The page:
Chris Dreja had a front-row seat to rock-and-roll history, playing rhythm guitar and bass in the Yardbirds behind Eric Clapton, Jeff Beck, and Jimmy Page. Today, Dreja still plays with the vaunted Brit-pop group, co-leading the band with original drummer Jim McCarty and cranking out ’60s anthems like “For Your Love” and “Heart Full of Soul.”
We caught up with Dreja as he toured the U.S. this year with the Zombies and Spencer Davis Group, asking him to reflect on the magical music he helped create some 45 years ago.
“Heart Full of Soul” was one of the first songs to bring an Indian influence to rock in 1965. How did that idea came about?
That was another tune written by Graham Gouldman, as we had already recorded his song “For Your Love.” He was later a member of 10CC, and his music had an eclectic, timeless quality that inspired our creative interpretations. We felt the riff in “Heart Full of Soul” needed that Indian sound, and we even tried recording it with Indian musicians on sitar and tablas. Unfortunately, their timing and sound was too thin, and did not sit well in the track, so Jeff Beck stepped in with his fuzz pedal and that was it – perfect.
Beyond the Beatles, what bands were the Yardbirds listening to in 1965-’66?
A lot of Chicago blues artists like Jimmy Reed, Muddy Waters, and Howlin’ Wolf. Also, we were into the Kinks, the Who, Animals, Bob Dylan, Beach Boys, Lovin’ Spoonful, and Peter Paul and Mary. All genres, really. But the Rolling Stones were the inspiration for us to form a band and start performing.
Who were your own guitar influences?
The players in Jimmy Reed’s band, plus Hubert Sumlin, Duane Eddy, Brian Jones, and of course, Chuck Berry.
Clapton, Beck, and Page tend to get much of the Yardbirds glory, but you, McCarty, Keith Relf, and Paul Samwell-Smith wrote a lot of the music. What was your role in the songwriting process?
Jim, Paul, and Keith were prolific writers, and I contributed where I could with lyrics, arrangements, and a lot of crazy ideas. The Yardbirds were a democratic band and if somebody came up with something interesting we would all work on it and see how it developed. Breaking the rules of accepted pop songcraft at the time was always good fun.
Did pot or LSD play a roll in the songwriting and/or recording?
Beer and Indian curries were the staples of the day. I personally didn’t drink alcohol until after the Yardbirds, but I made up for that in later years! Genuinely, it was the music that was the drug; only in the late stages of the band was I aware of any drugs. Some later material may have had its roots under the influence, but I do not recall any recording session where there were drugs.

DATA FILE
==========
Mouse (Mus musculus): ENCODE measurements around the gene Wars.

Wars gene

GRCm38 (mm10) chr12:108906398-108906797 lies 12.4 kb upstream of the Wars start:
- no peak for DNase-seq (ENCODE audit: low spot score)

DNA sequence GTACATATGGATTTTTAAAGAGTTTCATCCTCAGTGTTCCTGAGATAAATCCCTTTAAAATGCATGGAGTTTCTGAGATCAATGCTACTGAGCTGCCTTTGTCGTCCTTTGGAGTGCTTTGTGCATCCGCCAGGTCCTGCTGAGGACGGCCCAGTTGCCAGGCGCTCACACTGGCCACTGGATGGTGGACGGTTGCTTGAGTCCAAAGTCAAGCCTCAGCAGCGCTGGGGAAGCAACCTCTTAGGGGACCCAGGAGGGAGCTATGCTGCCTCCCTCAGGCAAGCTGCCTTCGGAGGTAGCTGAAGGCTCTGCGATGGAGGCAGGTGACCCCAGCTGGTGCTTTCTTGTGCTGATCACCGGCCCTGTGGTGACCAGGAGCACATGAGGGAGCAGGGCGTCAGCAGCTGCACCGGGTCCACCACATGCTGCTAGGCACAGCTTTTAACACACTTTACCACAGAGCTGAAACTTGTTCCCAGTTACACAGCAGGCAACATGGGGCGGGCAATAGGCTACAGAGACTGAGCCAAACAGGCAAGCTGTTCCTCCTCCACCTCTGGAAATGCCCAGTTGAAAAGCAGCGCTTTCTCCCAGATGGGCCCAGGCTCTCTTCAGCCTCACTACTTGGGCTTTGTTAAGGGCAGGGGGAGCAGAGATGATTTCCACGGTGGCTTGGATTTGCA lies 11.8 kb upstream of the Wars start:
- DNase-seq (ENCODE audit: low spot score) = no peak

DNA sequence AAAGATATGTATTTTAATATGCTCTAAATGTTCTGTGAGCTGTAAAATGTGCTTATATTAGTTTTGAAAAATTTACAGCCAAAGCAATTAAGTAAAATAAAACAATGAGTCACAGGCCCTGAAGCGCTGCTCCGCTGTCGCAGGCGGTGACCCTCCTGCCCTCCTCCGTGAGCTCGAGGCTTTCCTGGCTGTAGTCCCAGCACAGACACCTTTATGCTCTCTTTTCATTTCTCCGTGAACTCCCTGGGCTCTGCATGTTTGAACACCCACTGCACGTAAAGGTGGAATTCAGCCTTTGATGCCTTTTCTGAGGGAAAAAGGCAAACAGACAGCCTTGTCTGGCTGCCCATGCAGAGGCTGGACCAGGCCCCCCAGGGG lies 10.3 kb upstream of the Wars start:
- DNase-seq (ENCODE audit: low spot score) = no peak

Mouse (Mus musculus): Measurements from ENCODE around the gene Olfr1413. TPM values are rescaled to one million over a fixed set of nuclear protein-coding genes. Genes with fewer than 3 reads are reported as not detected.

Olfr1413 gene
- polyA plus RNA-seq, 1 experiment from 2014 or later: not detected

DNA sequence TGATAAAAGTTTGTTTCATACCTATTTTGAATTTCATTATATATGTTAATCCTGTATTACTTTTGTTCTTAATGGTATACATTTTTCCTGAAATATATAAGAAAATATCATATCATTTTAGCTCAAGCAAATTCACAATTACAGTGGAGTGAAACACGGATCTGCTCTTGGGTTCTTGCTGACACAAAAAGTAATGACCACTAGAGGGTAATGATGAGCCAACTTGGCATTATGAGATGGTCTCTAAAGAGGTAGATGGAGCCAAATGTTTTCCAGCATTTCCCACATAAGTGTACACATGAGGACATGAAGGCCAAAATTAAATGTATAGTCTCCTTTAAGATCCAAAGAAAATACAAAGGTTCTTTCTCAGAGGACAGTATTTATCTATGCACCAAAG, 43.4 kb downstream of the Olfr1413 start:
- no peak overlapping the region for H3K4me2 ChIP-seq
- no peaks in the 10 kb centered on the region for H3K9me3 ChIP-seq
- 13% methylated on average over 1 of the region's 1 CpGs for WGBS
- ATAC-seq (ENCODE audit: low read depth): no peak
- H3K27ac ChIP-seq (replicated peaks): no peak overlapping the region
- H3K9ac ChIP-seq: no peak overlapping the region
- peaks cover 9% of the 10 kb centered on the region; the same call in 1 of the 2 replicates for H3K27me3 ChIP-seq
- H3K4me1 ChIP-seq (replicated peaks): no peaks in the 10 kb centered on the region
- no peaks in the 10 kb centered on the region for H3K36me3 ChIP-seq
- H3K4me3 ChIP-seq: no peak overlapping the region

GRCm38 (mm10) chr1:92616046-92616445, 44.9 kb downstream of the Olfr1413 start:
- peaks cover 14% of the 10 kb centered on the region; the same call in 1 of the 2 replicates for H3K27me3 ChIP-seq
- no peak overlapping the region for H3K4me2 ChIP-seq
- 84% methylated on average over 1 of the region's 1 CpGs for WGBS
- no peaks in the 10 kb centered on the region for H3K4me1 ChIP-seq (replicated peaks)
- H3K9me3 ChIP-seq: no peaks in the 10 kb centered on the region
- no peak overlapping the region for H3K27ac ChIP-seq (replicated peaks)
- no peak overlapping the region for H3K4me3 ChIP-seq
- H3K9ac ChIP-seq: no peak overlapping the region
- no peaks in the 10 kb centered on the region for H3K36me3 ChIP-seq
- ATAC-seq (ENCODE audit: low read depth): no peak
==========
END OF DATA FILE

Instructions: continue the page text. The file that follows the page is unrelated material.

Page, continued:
How did the Gregorian-chant sound of “Still I’m Sad” enter the Yardbirds sound?
Giorgio Gomelsky, our manager at that time, was a big influence with the Gregorian chant. He was half Italian and had a big memory for the religious rites of the monks and church trappings. He sang the very bass part of the chant. We also admired and listened to the film composer Ennio Morricone’s music and his incredible use of sounds and especially the human voice.
What do you see as the Yardbirds’ impact on later rock-and-roll bands?
Back then there was no road map for the music, or even the business and touring side that came later. The Yardbirds had a tremendous energy and in the five years we were together (it felt more like 20), we embarked on a lot of experimentation and eclectic sounds; I’m glad we did. To be cited as influential on later rock artists is a great honor for us.
What guitars and basses did you use in the ’60s?
My guitars back then included a Watkins Rapier, a Harmony, a Gibson 335 and a Les Paul, and a Fender Jaguar. My bass was a Gibson Rivoli, and the amps were Vox 15-watt, Vox AC30 top boost, and Fender Showman. Today, I use Les Pauls and still the Vox AC30. Nothing has changed too much from then and now – pretty much a set up and go type rig.
Back to Clapton, Beck, and Page; which of the three was the most enjoyable to play with?
I had a close kinship with Eric during his time with the band, as our art-school background was pretty much the same and we had a similar sense of bizarre humor. He introduced me to plenty of blues, too, and taught me a lot. Jeff, on the other hand, was quite a moody guy, and really his main conversation was through his guitar. He could be up and down sometimes during a performance, but as a natural guitar genius, when he was on; it was a privilege to share the stage and jam behind him. And Jimmy was a real professional when he joined the band and never pulled a moody – you always knew where you were with him. I personally liked that period mainly because we became a four-piece and I got to play my bass really loud!
This article originally appeared in VG November 2009 issue. All copyrights are by the author and Vintage Guitar magazine. Unauthorized replication or use is strictly prohibited.